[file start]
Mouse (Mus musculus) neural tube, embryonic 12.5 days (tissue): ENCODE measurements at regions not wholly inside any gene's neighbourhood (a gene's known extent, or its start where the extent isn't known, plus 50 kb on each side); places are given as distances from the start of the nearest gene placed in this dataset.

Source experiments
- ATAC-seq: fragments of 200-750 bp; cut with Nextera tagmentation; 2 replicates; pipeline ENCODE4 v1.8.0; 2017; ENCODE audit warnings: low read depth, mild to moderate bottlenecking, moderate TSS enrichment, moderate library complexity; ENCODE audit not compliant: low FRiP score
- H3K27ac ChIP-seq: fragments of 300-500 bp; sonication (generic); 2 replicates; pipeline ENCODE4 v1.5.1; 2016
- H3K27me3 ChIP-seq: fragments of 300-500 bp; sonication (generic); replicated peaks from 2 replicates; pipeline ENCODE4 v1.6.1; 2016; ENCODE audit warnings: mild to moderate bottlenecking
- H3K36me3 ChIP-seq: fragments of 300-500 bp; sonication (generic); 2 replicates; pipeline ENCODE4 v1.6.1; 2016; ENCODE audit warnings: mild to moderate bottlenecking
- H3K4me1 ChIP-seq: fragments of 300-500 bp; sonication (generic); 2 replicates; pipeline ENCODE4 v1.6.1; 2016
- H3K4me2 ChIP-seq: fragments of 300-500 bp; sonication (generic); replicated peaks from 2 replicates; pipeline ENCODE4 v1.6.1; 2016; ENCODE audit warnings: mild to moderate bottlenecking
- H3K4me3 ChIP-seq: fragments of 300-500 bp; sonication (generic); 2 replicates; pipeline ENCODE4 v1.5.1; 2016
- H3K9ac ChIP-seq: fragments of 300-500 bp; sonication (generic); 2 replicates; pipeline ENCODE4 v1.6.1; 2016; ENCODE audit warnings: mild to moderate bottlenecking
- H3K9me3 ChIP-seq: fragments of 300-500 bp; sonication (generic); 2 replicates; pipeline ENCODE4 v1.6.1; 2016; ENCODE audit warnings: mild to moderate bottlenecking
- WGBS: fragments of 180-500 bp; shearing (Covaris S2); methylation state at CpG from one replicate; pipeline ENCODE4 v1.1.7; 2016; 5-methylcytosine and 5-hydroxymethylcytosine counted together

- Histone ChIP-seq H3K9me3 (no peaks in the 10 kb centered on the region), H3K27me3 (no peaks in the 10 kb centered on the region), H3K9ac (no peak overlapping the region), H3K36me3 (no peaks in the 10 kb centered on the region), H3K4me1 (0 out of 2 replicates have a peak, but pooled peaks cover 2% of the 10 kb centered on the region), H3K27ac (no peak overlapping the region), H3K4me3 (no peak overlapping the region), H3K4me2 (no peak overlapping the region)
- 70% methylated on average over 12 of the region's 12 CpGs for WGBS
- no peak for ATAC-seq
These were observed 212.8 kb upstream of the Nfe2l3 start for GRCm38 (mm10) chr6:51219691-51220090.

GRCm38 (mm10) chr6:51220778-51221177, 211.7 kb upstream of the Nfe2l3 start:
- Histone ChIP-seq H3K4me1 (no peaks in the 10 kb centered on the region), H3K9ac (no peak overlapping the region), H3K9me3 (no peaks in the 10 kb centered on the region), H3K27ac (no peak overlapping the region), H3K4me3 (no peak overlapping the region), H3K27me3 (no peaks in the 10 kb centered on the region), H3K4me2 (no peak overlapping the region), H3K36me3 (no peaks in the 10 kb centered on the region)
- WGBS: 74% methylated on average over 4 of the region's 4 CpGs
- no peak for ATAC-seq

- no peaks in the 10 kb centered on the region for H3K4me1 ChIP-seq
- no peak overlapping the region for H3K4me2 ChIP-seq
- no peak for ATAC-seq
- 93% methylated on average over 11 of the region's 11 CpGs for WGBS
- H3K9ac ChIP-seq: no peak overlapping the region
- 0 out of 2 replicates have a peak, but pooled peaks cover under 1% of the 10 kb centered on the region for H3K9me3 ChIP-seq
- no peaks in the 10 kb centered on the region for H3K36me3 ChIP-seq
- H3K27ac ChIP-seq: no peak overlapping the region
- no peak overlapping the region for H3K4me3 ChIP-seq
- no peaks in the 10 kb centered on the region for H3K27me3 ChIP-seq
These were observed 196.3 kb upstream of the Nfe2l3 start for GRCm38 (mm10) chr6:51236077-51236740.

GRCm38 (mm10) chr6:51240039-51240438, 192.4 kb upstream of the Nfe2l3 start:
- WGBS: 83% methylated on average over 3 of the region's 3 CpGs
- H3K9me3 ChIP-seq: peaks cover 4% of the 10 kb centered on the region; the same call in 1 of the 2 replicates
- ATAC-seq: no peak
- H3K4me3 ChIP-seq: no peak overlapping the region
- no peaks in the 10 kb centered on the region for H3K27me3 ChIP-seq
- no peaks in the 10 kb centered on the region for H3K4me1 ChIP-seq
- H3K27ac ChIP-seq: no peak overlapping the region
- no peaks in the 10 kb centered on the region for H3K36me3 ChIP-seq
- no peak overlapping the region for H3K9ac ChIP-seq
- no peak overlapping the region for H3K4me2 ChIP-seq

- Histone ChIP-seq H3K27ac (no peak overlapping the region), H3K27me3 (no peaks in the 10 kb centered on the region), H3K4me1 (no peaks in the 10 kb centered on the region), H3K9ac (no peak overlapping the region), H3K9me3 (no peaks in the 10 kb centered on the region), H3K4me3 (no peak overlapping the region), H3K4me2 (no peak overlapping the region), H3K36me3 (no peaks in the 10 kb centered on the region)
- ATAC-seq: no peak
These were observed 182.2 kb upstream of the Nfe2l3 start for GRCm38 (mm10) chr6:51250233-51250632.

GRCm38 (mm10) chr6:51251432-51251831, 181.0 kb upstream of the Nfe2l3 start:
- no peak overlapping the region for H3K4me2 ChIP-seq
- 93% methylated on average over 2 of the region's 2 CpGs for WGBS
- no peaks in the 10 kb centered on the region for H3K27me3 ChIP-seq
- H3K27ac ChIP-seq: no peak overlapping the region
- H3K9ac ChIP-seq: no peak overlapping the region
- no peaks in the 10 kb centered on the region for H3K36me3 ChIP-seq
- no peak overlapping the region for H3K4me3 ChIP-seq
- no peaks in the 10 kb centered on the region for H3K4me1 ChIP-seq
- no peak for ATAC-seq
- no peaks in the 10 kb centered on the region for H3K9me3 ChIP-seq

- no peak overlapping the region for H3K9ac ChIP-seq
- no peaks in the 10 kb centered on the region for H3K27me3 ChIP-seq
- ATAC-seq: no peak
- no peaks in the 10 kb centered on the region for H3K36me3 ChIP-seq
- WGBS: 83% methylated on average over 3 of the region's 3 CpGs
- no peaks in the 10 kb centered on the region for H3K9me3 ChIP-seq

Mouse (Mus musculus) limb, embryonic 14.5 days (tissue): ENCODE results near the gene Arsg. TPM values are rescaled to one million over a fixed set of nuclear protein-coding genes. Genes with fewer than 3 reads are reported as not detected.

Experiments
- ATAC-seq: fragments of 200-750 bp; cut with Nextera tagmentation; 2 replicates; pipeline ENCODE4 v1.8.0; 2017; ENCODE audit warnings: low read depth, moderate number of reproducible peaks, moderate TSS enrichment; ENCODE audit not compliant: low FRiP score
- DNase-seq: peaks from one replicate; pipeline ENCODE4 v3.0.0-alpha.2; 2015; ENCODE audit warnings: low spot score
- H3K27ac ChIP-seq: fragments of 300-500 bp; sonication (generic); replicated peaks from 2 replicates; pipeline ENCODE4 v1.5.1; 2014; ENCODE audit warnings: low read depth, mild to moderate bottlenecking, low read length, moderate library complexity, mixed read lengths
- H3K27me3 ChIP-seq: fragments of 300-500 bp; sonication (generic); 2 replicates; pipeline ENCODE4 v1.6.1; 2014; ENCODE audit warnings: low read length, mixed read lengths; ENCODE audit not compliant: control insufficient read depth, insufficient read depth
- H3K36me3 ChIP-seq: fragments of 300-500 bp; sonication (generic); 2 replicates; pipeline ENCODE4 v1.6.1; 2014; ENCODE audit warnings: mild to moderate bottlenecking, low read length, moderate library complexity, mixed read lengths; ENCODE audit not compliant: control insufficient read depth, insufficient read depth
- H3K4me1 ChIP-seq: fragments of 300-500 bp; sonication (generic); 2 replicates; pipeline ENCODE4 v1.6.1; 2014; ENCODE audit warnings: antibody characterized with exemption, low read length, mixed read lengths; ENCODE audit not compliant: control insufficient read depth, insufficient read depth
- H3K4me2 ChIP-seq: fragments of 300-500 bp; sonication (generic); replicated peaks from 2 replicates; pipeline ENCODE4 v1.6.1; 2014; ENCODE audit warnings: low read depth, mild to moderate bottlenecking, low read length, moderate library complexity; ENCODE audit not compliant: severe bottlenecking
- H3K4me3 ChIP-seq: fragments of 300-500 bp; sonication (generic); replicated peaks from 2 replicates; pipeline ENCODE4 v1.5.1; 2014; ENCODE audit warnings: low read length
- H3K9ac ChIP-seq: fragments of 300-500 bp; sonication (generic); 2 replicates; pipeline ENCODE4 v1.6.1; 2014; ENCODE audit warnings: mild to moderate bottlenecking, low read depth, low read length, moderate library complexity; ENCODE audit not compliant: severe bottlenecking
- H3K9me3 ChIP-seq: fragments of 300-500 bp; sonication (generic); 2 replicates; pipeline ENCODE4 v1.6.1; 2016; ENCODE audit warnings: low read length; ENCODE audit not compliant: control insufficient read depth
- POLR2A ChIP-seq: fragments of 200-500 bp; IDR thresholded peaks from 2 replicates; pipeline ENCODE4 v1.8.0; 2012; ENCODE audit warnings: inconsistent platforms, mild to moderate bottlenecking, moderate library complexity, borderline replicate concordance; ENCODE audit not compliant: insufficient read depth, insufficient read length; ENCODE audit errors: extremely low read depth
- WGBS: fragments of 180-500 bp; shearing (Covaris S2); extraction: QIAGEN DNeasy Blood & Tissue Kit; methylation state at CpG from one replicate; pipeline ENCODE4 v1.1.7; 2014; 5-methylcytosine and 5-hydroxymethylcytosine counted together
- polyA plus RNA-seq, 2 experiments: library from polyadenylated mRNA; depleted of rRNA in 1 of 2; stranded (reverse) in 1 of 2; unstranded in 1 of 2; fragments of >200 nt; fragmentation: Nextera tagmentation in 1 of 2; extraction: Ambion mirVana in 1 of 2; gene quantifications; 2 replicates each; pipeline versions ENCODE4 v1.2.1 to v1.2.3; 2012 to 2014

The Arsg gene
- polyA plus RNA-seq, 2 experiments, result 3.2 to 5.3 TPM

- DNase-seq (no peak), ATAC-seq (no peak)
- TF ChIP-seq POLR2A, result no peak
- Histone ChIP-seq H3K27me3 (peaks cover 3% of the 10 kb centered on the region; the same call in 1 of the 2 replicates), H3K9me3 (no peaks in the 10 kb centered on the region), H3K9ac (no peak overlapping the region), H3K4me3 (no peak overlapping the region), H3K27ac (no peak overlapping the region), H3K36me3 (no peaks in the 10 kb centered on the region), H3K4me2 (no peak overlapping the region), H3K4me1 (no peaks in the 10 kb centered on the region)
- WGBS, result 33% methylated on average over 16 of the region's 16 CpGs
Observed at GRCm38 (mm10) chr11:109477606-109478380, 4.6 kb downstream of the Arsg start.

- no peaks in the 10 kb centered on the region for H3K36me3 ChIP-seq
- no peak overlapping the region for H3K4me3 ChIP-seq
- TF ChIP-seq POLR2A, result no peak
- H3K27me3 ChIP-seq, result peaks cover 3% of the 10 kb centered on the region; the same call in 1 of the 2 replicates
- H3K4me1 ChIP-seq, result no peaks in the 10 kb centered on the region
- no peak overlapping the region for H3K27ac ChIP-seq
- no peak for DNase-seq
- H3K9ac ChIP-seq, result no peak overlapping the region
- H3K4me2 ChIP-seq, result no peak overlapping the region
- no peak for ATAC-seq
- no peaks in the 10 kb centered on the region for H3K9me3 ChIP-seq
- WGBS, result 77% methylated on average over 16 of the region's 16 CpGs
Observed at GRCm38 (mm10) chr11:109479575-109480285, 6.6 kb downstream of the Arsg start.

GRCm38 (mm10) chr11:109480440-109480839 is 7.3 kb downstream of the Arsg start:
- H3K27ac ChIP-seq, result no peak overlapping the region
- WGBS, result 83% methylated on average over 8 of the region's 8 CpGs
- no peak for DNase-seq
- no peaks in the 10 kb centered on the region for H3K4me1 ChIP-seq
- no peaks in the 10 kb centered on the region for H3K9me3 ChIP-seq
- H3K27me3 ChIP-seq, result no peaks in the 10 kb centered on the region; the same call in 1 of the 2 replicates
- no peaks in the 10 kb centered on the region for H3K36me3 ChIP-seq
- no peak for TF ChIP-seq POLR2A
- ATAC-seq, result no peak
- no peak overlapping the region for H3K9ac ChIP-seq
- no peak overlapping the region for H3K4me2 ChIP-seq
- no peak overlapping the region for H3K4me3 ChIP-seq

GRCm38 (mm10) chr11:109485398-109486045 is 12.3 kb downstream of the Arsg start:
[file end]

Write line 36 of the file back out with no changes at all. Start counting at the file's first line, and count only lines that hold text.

- H3K4me3 ChIP-seq: no peak overlapping the region